posted on Apr, 27 2005 @ 05:43 PM
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Yes we can train our bodies to follow a pattern of sleep, when is broken is hard to go back to it.

Also I got to bed usually at 11:30 but I can not stay in bed past 8:00 I just can not, my body becomes restless.

Funny how we trained our bodies to sleep.



posted on Apr, 27 2005 @ 08:41 PM
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Well. I'm not going to deny that sleep isn't good for your health. A good night's sleep is great for the skin, slows the process of aging, and helps to keep you mentally alert. However, I think that there are far more pressing matters that cause diabetes besides lack of sleep. Americans consume WAY too much artificial sugars and junk food which our body has a hard time processing. Some diabetes is genetically linked, and most cases of adult diabetes is caused from a poor choice in diets that stems from childhood on. People who are and possibly still are sugarholics. Teach your kids to eat healthy starting at an early age and as long as it's not genetically passed on, you should be ok.



posted on Apr, 27 2005 @ 10:37 PM
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dang u beat me to it (damn school) this is my link to it articles.health.msn.com...

and ya i usually on averege sleep only about like 4-6 houres of sleep a day (except on weekend when i can sleep in). im not sure if this is true though because i know a lot of people who have diabetes and they get lots of sleep. rather me and a lot of other people i know dont get that much sleep and dont have it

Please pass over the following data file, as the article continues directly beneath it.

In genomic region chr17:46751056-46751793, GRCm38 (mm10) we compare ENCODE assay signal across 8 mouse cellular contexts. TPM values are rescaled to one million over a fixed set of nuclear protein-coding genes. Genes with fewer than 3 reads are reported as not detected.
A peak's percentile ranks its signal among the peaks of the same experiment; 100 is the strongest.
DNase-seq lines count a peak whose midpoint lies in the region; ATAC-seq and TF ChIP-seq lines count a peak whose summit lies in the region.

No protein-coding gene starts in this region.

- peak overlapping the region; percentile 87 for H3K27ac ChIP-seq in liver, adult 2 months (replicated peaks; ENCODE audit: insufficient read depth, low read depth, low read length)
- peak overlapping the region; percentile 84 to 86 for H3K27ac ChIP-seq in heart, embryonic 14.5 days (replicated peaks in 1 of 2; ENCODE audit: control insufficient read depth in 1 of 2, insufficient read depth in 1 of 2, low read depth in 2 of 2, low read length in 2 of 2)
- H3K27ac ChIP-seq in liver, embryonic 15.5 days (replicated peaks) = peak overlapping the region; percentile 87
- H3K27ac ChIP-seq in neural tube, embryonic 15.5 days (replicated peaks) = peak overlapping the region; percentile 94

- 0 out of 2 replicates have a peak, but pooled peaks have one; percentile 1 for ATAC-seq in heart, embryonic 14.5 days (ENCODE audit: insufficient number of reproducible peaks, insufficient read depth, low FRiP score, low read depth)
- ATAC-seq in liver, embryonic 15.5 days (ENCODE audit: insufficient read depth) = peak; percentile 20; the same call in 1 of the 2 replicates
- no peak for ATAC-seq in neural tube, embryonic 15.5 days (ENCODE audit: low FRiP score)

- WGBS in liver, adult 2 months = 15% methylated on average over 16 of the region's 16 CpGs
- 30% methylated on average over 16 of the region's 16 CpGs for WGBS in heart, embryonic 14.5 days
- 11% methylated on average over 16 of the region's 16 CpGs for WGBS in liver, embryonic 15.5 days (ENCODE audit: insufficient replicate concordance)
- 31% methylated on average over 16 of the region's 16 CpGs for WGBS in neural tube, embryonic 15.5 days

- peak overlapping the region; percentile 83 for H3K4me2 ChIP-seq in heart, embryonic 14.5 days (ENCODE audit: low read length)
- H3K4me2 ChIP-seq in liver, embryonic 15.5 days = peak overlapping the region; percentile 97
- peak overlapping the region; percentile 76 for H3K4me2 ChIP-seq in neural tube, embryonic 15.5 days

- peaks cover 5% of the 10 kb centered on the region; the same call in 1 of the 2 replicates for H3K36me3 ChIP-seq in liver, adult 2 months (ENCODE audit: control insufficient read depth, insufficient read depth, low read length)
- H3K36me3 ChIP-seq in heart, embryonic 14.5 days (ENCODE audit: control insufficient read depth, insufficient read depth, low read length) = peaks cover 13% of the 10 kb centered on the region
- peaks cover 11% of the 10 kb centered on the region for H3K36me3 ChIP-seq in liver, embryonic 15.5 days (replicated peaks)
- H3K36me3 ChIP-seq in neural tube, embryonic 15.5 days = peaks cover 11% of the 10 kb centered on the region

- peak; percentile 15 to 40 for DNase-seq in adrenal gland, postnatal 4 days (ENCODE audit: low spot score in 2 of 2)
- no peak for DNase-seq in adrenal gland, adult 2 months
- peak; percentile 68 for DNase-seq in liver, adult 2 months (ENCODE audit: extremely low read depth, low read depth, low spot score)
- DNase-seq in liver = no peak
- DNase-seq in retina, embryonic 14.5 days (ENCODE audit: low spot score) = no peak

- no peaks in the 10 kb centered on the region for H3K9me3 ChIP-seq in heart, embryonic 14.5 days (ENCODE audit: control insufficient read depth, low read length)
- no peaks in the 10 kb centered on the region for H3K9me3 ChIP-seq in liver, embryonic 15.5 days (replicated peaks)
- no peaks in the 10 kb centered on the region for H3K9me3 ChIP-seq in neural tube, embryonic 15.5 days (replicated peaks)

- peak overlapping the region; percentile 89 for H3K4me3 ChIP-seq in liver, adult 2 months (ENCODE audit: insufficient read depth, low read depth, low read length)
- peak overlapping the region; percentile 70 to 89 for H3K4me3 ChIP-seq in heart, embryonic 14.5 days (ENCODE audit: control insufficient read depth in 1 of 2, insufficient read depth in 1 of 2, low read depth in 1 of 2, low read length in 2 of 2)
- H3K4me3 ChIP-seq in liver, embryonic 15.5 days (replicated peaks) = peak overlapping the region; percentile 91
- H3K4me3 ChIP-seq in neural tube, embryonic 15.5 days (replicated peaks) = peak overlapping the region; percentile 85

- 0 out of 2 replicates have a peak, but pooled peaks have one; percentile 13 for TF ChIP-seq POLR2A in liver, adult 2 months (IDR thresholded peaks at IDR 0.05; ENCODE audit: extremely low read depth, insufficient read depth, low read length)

posted on Apr, 27 2005 @ 10:49 PM
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Originally posted by worldwatcher
I function fine on 6 hours of sleep anything less and I am a wreck, more than 8 and I am lethargic for the rest of the day. I think not getting enough sleep is more closely related to stress, which can contribute to many other medical problems not only diabetes.


Dammit, she stole my post, except I would've said slug instead of lethargic.

That's a personal thing, though, many people (my brother) need a lot more, 10 hours a night, and it's hell when they don't get it. People are just different at times.

Out of curiousity ww, are you good at going for periods of time without food?



posted on Apr, 27 2005 @ 11:29 PM
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You guys are lucky, I can never fall asleep. I find myself often not being able to fall asleep for hours, then when I finally fall asleep I do it for like 11 hours. Man I hope I dont get diabetes, I was actually very close to getting it last year. Good thing im sleeping better now.



posted on Apr, 28 2005 @ 12:54 AM
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well this is a nice thing to hear since i just made a post 2 nights ago asking for tips on how to help insomnia.....